Politics

‘Strategery’ Reveals Bush’s Leadership

President George W. Bush is famous for his malapropisms, but the word that Bill Sammon has selected for the title of his most recent book is a word the President himself never uttered. "Strategery," as Sammon notes, is a word invented by the folks at "Saturday Night Live" and put into the mouth of the comic they had playing the President in a send-up of a 2000 campaign debate.

The President’s campaign managers admitted to each other and, presumably to Sammon, that it was a word their boss might have made up or used if he had thought of it first and proceeded to name a regular gathering of his top advisors in Karl Rove’s White House office the "Strategery" meeting.

Sammon made his name at the Washington Times, the paper for which he ably covered the Bush White House and re-election campaign and was in a position to pick up such inside tidbits, but his book is far more than just a collection of interesting and amusing anecdotes. In many ways, he brings a unique perspective to the story he tells because while he chased after the President with the rest of the White House press corps, as a conservative and perhaps a bit of an outsider he got a good look both at the President and those who cover him.

"Strategery" (published by Regnery — a HUMAN EVENTS sister company) is Sammon’s third book chronicling George W. Bush’s presidency and, like the first two, is worth reading for that perspective alone. Sammon is more than just an astute observer of what went on around him. He’s also a good analyst and an entertaining writer who both gets it and knows how to tell a story. This one begins as demonstrators circling Bush advisor Karl Rove’s home scared his wife and kids while convincing the President’s senior political advisor that, as his first term was ending, there were a lot of people out there who didn’t just dislike Bush and his policies, but actually hated his boss.

Rove would see that same hatred in the eyes of Democratic operatives, volunteers and, more frighteningly, of many of the reporters through which his candidate would have to get his message out to the American people if he hoped to win a second term. It was that same hatred that drove so many of them to decide that, in dealing with George W. Bush, truth and fairness would just have to take a back seat to the need to drive him and his soul mates from power.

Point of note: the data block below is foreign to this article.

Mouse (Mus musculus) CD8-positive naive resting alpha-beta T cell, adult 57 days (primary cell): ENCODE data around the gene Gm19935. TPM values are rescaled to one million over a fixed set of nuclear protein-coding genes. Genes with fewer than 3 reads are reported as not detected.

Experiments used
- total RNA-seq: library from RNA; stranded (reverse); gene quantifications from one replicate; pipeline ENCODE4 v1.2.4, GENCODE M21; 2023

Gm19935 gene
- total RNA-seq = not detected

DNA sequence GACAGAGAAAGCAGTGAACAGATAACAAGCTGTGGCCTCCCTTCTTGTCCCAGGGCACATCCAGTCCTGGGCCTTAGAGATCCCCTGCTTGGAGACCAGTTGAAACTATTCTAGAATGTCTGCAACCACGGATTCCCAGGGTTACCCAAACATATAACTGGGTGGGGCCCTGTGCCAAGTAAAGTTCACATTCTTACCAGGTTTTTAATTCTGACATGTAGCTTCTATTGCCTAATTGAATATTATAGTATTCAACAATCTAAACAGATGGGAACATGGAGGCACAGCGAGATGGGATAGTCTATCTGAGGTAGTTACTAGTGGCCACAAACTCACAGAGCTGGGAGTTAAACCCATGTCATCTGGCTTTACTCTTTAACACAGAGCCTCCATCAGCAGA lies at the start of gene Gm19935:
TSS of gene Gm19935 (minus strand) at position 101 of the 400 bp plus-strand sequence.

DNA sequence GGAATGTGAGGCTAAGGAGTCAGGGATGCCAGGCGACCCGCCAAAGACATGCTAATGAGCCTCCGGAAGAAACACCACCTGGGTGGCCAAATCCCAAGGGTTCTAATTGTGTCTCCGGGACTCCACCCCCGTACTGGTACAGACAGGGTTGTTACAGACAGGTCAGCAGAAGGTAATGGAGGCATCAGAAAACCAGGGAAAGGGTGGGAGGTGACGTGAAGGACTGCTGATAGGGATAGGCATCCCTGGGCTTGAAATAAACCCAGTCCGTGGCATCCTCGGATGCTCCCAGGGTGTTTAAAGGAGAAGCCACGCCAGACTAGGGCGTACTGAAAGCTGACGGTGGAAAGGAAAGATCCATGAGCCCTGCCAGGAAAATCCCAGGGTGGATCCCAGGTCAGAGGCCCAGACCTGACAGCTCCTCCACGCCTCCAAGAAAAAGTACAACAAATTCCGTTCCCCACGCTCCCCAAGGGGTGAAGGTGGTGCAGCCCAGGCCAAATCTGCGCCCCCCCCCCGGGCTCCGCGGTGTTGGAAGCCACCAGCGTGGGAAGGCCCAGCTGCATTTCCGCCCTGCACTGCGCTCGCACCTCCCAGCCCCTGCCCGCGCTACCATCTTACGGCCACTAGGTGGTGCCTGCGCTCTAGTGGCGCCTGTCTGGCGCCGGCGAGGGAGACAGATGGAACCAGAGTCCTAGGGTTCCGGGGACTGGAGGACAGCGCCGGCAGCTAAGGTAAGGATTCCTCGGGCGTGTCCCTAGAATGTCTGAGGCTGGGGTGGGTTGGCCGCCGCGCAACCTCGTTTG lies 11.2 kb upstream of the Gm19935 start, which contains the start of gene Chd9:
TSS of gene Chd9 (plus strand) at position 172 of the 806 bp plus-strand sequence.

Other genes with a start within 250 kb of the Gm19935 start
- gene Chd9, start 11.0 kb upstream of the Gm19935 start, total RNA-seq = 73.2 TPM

"Strategery" is well worth reading as a reminder of the intensity of the political struggles that were at the heart of the 2004 campaign. It was a campaign pitting Bush not just against John Kerry, but against a united left-wing crusade that counted many of those in what we have come to know as the major media as active players rather than unbiased chroniclers of the action in the arena, integral players rather than objective observers.

It’s all there. Sammon details the dogged determination of Dan Rather and his producer Mary Mapes to discredit a President they despised even if it meant using documents their own experts warned them might have been forged and their attempt when it all hit the fan to imply they had been used or "set up," not by Bush-hating leftists, but by Karl Rove and his friends. And he recounts in great detail the struggle the Swift-Boat men who served with Kerry in Vietnam and knew what went on there faced first in getting their story covered and then in fending off attacks from reporters and political operatives who would do anything to discredit them.

More importantly, he reports on the impact those men had on the race and makes it clear to any doubters that these "Swifties" did as much or more than anyone to not only unmask John Kerry, but to reshape a race that wasn’t going all that well for the President.

The Swifties and the President’s appeal to his conservative base eventually turned the tide. Even though it’s hard to believe looking back, it almost didn’t work. The most liberal Democratic nominee in history came within a whisker of unseating a President, in spite of the fact that everything he and his supporters in the media tried backfired. The story is a reminder of just how closely divided the U.S. electorate is and how important campaigns can be to the future direction of the country.

There’s more. From the first debate with Kerry to the flawed exit polls on election day and to much that has happened since. Sammon reports on Bush’s post-election successes (Alito, Roberts, tax cuts and, to a degree, Iraq) as well as his failures (Social Security reform and Harriet Miers) and clearly hopes that Bush’s second term will end well.

Sammon likes George W. Bush, but the man he writes about is both human and fallible. In the end though, as Bush, himself, told Sammon, presidential elections are about leadership. Ronald Reagan once said that "a leader, once convinced that a particular course of action is the right one, must have the determination to stick with it when the going gets rough." By that definition, Sammon’s book is enough to convince one that whatever else he might be, George W. Bush is, indeed, a leader.

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